This play re-enacts the 1917 trial and imprisonment of Alice Wheeldon, the renowned suffragist, for her alleged role in plotting to assassinate the Prime Minister Lloyd George. It is prefaced by an extended essay 'Rebel Networks in the First World War'.
With claustrophobia and anger, the play recounts how Wheeldon's involvement in socialism, suffragism and the anti-war movement did not endear her to the establishment, and in times of growing class antagonism and war how the government needed to create a traitor.
The controversial trial became something of a cause celebre - a show trial at the height of the First World War - based on fabricated evidence from the criminally insane fantasist 'Alex Gordon'. It was a travesty of justice.
First published nearly thirty years ago, this edition points readers to subsequent research into the case and the ongoing campaign to clear the name of Alice Wheeldon.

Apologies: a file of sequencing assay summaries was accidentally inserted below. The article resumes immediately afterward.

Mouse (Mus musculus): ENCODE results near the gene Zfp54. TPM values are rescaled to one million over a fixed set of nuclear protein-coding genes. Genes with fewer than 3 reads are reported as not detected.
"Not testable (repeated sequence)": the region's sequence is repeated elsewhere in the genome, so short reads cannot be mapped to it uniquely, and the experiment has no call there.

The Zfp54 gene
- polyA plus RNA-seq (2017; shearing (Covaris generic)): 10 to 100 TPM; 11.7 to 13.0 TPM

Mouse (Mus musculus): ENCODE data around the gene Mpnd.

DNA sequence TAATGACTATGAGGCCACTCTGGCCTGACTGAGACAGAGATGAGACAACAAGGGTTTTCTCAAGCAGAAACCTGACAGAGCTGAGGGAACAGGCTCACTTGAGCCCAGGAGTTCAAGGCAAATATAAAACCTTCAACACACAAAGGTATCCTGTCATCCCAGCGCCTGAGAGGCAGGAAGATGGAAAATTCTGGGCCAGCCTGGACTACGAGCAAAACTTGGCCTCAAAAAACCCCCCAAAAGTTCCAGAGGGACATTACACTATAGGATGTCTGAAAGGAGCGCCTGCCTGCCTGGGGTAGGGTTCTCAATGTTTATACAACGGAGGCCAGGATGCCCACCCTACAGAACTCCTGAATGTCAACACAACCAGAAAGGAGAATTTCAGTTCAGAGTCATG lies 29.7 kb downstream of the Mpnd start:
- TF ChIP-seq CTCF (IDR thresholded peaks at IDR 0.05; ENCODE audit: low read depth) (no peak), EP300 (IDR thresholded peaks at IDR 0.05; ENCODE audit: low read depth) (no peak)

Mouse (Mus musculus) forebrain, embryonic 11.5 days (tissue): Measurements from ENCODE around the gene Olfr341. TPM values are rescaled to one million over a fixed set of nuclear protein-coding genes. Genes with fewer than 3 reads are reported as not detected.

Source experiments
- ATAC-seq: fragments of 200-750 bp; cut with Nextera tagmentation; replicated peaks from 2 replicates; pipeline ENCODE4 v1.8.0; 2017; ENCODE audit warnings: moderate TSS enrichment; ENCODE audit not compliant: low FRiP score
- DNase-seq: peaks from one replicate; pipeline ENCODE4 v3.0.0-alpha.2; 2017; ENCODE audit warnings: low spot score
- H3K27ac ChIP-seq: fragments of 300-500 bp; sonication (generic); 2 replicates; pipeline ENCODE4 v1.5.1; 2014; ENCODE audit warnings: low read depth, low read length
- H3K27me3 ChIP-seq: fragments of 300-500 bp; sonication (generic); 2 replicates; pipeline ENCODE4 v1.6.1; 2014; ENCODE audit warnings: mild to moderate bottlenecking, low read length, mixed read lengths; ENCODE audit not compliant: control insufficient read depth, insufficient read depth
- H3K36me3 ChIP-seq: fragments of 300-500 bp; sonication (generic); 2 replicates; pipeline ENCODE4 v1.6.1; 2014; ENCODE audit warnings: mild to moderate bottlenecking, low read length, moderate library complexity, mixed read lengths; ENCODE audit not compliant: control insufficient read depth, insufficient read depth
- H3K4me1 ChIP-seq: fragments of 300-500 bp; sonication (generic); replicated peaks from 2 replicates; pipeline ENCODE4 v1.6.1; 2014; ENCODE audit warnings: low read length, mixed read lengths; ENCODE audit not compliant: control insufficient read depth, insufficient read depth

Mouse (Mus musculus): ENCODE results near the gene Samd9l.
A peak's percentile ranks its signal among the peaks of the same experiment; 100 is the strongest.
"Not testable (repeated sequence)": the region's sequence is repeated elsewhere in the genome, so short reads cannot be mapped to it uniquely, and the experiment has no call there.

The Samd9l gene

Sheila Rowbotham's books have been translated into many languages and her early works are currently being reissued as classic texts of feminism. She is an Honorary Fellow in Social Science at Manchester University. Her recent work includes Edward Carpenter: A Life of Liberty and Love (Verso 2008), Dreamers of a New Day (Verso 2011), Friends of Alice Wheeldon (Pluto, 2015) and Rebel Crossings (Verso, 2016).
Acknowledgements Abbreviations Introduction 1. Rebel Networks in the First World War 2. Friends of Alice Wheeldon Foreword Playscript Afterword Glossary Notes Index